The effect of axial rotation between the femoral neck and ankle joint (Total Rotation: TR) remains unclear. The purpose of this study was to clarify whether the TR affects the kinematics in normal knees.
A total of 38 male volunteers were examined. The volunteers performed squats under single fluoroscopic surveillance in the sagittal plane. To estimate the spatial position and orientation of the femur and tibia, a 2D-to-3D registration technique was used. This technique uses a contour-based registration algorithm, single-view fluoroscopic images, and 3D computer-aided design models. The volunteers were divided into three groups (large (L), intermediate (I), and small (S)) using hierarchical cluster analysis based on the TR at the standing extension. The TR was measured using 3D bone models created from CT. The femoral neck axis (FNAx) was defined as the line connecting the head center of the femur obtained by the centroid of the best-fitted sphere and the centroid of the best-fitted circle of the most distal part of the femur neck. The ankle joint axis (AJA) was defined as the line connected between the medial and lateral malleoli. TR was defined as the angle between the FNAx and AJA. External rotation of the AJA relative to the FNAx indicated a positive value. Also, a femoral neck angle (FNAn) and tibial torsion angle (TTA) were measured. The FNAn was defined as the angle between the FNAx and surgical epicondylar axis. The TTA was defined as the angle between the proximal posterior-most line and AJA. The correlation between the FNAn, TTA, TR, and axial rotation of the knees at extension were evaluated. Axial rotation, varus-valgus alignment, and anteroposterior (AP) translation of the femur relative to the tibia were evaluated.
FNAn was highly correlated with TR and femoral axial rotation relative to the tibia at extension. Also, TTA was highly correlated with TR. The TR in group L was larger than those in groups I and S. Also, the TR in group I was larger than that in group S (L: 36.6 ± 6.0°, I: 23.2 ± 3.0°, S: 13.8 ± 5.1°; p=0.01). All groups displayed femoral external rotation with flexion. The external rotation in group S was larger than those in groups L and I beyond 50° of flexion. Regarding varus-valgus alignment, there was no significant movement and difference between the three groups. In AP translation, the medial side of the femur in all groups moved anteriorly up to 40° of flexion followed by posterior movement with flexion. The medial side in group L was more anteriorly located than those in groups I and S from 40° to 110° of flexion. On the other hand, the lateral side of the femur in all groups moved posteriorly with flexion. The lateral side in group S was more posteriorly located than those in groups L and I. In group L, a central pivot pattern from 0–40° of flexion with a bicondylar rollback beyond 40° of flexion was observed. In groups I and L, a medial pivot pattern from 0–40° of flexion with a bicondylar rollback beyond 40° of flexion was observed.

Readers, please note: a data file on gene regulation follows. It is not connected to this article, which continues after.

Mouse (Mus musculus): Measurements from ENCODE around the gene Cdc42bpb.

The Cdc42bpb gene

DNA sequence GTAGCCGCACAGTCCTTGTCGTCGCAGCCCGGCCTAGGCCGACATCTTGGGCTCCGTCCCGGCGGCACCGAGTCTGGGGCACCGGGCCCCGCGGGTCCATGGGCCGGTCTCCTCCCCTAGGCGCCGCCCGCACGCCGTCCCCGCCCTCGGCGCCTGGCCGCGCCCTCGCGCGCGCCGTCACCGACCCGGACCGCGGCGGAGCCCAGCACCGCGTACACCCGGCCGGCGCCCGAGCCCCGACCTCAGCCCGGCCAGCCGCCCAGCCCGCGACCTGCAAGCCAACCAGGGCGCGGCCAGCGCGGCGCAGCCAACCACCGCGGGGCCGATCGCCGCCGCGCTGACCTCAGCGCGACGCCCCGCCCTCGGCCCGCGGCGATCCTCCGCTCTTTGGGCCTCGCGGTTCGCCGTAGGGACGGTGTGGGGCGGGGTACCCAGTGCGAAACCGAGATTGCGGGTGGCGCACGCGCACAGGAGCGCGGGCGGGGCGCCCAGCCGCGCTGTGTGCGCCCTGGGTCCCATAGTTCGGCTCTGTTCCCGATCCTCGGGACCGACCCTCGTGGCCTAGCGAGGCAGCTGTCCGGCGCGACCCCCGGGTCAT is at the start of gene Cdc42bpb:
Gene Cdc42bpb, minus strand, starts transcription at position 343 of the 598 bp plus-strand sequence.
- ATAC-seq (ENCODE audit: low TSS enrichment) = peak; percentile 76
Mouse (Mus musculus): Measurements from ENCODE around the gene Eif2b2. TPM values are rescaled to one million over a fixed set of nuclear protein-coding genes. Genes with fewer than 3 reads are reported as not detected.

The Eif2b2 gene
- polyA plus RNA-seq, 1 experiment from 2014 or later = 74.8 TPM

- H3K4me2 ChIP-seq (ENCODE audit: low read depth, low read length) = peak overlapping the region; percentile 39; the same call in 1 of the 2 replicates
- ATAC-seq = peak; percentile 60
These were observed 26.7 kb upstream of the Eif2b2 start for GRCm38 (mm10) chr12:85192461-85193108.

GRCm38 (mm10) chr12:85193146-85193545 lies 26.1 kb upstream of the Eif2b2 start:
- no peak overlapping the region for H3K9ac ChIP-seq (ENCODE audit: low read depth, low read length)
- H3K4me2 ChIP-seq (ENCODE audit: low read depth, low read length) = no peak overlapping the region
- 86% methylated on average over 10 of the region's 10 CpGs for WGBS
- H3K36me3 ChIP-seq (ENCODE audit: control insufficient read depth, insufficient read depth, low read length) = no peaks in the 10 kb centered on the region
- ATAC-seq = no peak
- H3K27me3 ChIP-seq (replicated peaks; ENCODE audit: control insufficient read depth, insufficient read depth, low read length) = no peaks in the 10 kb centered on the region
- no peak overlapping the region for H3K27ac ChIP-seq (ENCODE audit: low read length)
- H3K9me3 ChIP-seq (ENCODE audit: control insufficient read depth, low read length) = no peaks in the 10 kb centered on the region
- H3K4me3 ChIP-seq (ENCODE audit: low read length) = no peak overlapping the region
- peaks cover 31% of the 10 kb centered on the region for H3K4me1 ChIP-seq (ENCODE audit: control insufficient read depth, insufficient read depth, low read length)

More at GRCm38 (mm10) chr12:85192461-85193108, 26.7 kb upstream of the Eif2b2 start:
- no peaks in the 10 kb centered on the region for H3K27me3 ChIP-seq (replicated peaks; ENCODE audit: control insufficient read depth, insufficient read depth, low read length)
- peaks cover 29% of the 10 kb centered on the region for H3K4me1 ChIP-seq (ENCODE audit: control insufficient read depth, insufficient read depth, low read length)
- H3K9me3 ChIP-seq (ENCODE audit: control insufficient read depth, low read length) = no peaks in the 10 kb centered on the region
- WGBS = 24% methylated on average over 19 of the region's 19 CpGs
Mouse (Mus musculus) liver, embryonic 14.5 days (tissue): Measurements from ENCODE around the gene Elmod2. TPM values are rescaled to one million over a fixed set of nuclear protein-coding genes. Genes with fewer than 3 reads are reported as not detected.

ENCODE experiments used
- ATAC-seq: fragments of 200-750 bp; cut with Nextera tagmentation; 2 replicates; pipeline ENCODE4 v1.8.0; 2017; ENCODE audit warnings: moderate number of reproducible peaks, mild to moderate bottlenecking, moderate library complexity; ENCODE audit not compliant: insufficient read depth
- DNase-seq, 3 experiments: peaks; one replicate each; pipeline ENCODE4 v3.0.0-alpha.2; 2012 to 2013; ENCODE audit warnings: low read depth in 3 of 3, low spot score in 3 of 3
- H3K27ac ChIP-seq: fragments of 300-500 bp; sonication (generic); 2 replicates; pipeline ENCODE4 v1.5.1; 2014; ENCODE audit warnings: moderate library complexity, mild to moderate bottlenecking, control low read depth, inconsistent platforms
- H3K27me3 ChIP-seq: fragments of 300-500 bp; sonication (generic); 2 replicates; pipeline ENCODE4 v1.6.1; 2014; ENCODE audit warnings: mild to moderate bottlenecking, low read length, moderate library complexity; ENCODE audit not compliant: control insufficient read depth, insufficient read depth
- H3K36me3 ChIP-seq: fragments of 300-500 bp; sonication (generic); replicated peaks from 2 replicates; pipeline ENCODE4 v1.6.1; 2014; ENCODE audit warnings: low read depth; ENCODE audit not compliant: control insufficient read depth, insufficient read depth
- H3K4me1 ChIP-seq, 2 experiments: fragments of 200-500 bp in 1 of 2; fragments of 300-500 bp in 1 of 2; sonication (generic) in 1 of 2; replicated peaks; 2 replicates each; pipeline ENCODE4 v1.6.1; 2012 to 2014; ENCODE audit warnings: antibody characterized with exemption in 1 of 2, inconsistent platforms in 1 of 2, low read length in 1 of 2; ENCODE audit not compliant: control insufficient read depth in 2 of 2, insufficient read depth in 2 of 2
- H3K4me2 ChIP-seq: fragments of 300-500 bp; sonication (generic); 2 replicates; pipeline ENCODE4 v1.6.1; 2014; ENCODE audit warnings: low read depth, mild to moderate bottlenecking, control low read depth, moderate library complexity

The larger TR group had a more anterior medial translation of the femur relative to the tibia with a central pivot. Whereas the smaller TR group had larger external rotation and more posterior lateral translation of the femur relative to the tibia.